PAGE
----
Why are you joining us? It must be a career and not just a job for two years to pay your student loans.
DEO: What do you do with someone who wants to run their own practice?
Puckett: We have a path to ownership. About 80% of our owners have come internally. In our model, they can’t buy into their own store, but they can find a new store, which we will help them buy. Our owners own multiple practices, and we offer an opportunity for every dentist to invest in the whole company as well.
How do you get the doctor in Alaska to care about the doctor in Beaumont, Texas? Even as an associate, we pitch the opportunity to invest alongside many and diversify your risk and wealth.
DEO: How do you look at training programs for your associates?
Dr. Evangelista: One of my ways of retaining dentists is through a mentorship program. It gives them someone to rely on and ask questions to. If you want to retain an associate, you must put them through some type of learning situation. They want to stay because they’re learning every day. People want to stay to get better. We create an avenue where they’re learning every year through CEs, bringing in speakers and mentorships.
About six or seven senior doctors are in the mentorship program and they travel to the less experienced doctor and work over their shoulder on those days.
Puckett: Our organization was founded because they had bad experiences of being overtrained. Associates want to learn. In our model, most of the training is done by the owner of that brand. Every office is different. We try to assist on a global level with the common things. About half of the time, it may not even have to do with dentistry.
It’s leadership. It’s things as simple as ‘how do I get a mortgage if I’m $500,000 in debt?’ That’s something we would have never thought about, but in talking to our associates, it’s something they want to learn. We’re building a base of knowledge outside of the clinical side.
Scott: We have a platform called the Ultimate Dentist and professional groups that are basically mastermind groups. We divide the dentists out into groups of five to seven dentists, not from the same practice, and they meet every six weeks through a webinar to talk about different topics.
When developing training, it’s important to be cognizant of what’s obvious to you. You must remember who you were before. And if you’re a natural leader, you’ll have more of a challenge creating a training program. You need someone else on your team to help build it out because for those that it comes naturally to, it’s almost like asking ‘tell me how you breathe.’
You need to be able to document how you do what you do and make it scalable. That’s a big challenge to hand it off to someone else.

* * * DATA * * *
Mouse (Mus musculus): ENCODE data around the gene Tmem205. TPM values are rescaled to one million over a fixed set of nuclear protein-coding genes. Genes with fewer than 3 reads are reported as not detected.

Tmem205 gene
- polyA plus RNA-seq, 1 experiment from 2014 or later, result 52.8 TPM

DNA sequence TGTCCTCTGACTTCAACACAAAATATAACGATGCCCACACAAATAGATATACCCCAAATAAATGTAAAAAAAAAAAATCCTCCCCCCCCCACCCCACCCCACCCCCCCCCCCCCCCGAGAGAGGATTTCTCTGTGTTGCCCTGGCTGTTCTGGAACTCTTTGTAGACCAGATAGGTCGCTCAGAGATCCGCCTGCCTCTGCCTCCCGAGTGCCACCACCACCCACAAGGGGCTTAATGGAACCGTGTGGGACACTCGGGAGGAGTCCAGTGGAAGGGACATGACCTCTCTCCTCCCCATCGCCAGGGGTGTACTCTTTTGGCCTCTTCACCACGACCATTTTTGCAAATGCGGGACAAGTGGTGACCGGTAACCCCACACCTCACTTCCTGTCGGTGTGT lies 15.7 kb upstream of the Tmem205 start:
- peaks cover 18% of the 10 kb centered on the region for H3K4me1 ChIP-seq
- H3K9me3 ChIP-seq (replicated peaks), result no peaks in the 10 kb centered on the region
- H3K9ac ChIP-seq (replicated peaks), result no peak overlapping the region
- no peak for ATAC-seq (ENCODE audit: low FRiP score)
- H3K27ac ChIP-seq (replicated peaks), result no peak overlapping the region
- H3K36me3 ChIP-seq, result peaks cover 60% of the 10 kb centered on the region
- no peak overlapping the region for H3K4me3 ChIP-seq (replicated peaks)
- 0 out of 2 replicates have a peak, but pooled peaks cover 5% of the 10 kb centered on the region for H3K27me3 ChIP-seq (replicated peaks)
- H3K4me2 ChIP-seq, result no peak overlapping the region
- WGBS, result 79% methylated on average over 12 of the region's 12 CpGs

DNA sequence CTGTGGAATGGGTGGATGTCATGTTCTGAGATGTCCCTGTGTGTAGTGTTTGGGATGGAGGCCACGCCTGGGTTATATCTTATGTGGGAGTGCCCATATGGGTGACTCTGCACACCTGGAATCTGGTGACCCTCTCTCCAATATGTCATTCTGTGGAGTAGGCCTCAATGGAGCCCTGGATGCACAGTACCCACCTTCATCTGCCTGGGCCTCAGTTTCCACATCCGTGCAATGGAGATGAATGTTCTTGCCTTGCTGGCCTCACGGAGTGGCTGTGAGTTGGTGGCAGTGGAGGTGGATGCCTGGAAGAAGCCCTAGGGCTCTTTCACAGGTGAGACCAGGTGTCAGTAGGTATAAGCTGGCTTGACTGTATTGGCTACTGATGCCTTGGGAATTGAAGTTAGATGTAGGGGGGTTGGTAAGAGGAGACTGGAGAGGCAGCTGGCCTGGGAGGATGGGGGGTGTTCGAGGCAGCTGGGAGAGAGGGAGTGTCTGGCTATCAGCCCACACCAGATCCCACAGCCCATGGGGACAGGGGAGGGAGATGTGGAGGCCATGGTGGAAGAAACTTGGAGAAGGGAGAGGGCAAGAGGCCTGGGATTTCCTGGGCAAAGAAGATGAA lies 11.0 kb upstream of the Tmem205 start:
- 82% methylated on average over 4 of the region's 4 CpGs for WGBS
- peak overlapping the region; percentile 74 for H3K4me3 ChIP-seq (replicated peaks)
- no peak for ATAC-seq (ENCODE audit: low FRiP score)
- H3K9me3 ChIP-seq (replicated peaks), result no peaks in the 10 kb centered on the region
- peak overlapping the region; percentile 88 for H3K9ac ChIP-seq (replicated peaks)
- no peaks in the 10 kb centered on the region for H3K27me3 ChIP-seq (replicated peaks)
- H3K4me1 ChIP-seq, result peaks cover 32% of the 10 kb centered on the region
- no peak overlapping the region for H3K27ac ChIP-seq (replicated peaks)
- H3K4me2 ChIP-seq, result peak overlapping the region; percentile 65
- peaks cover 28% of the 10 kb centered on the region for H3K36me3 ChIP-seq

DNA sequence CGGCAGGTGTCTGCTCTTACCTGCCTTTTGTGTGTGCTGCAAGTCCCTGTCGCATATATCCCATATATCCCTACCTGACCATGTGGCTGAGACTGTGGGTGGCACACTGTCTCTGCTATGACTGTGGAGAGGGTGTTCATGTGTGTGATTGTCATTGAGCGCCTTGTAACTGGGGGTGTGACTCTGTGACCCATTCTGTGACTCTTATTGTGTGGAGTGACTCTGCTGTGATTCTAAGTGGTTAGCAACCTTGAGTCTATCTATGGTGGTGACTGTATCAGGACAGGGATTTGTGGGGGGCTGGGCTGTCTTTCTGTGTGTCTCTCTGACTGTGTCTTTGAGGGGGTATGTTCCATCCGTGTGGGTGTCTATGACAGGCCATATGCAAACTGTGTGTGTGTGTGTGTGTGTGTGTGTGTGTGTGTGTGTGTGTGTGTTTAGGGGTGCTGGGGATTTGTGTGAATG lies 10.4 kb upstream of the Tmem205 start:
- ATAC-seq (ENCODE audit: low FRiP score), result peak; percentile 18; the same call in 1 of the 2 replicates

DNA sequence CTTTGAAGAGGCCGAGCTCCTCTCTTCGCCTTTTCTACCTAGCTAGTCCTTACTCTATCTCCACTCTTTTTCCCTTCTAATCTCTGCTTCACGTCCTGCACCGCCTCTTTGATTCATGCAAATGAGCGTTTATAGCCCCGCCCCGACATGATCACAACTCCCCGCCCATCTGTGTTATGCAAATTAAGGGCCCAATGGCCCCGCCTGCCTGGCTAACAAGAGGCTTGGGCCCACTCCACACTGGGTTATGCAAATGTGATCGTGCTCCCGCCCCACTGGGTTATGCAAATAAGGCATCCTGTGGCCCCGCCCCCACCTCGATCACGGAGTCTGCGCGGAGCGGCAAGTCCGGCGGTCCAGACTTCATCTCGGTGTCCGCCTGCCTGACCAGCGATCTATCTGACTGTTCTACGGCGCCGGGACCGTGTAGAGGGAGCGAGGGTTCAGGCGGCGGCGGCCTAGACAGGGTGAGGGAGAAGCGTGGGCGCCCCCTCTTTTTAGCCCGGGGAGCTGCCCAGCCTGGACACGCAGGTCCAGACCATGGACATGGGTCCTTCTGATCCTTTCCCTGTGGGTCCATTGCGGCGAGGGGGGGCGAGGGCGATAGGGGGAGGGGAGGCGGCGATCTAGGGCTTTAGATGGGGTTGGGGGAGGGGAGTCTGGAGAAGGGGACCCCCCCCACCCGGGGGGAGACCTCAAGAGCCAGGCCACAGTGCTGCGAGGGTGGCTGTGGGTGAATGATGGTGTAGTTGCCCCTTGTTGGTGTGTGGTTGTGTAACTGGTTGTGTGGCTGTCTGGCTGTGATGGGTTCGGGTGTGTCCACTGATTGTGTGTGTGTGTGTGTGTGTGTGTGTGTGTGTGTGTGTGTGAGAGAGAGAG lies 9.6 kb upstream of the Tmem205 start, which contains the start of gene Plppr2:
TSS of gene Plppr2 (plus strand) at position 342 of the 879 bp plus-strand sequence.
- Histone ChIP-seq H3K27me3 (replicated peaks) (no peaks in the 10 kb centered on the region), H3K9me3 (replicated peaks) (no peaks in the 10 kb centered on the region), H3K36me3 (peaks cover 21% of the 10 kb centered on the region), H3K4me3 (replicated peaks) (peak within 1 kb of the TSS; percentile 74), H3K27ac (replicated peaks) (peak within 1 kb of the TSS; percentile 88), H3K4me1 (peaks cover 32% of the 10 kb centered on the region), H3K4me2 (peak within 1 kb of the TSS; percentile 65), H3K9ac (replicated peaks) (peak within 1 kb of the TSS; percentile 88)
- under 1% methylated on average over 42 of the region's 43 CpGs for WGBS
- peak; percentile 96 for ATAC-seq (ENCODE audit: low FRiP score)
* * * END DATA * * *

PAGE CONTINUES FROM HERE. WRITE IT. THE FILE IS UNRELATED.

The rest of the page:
DEO: How do you offer mentorship to associates who are scared to run their own practice?
Dr. Evangelista: Finding doctors isn’t easy. Everyone that comes out of school is freaked out. When a doctor comes in, it’s important to ask what they really want out of the position. I have a doctor work in a practice with either one of my senior doctors or a clinical director. After that, it hasn’t been a big issue. Most doctors are ready to go. They have so much debt that they’re ready to go.
DEO: What do you do when recruiting doctors from other states who don’t have a license in your state?
Puckett: We have offices in different states. Someone in Alaska isn’t coming to Texas. But if you’re recruiting an out-of-state candidate, they can come observe. But you’re never going to know how good clinically they are in a working interview. It’s an interview. They’re on their best behavior and fully focused. Many times, it goes back to personality and how they’re going to handle problems when they arise.
Dr. Evangelista: It just sucks. You just don’t know. The truth is you’ll never see their bad patterns until they start to show them. They always show up in that three-to-six-month period. Your working interview means nothing, and your first few weeks mean nothing. I’m recruiting constantly.
DEO: What’s your process when those bad patterns start showing up?
Dr. Evangelista: I fire them. They’re gone. I have no problem firing. It’s not worth your time to put up with that doctor if they’re not willing to be nice and not willing to learn. Move on.
Puckett: For us, it’s dependent on the owner. Different ones have different patience levels. A lot of it is managing expectations. We aren’t a good fit for a doctor who wants to work three days, make $250,000, never get an email, don’t call him after 3 p.m. and wants three RDAs in one room with him.
Manage it up front. This is what our office is like. This is my belief in this. Are you a good fit? If not, then no harm, no foul.
Scott: I’m playing the long game. If a dentist isn’t working out, then the first thing I assess is where in the system did I miss? I want to improve a long-term system. If the dentist is humble, I can solve 99% of the issues. So, on the front end I’d rather get a humble dentist than any other skillset.
Many times, they struggle with their people skills. But if they’re struggling on the clinical side, they’re feeling stress and that starts to roll over to other areas. If I help them there, then that can relieve some of the stress. Then I can layer some of the other leadership and communication things to help them get to the next level.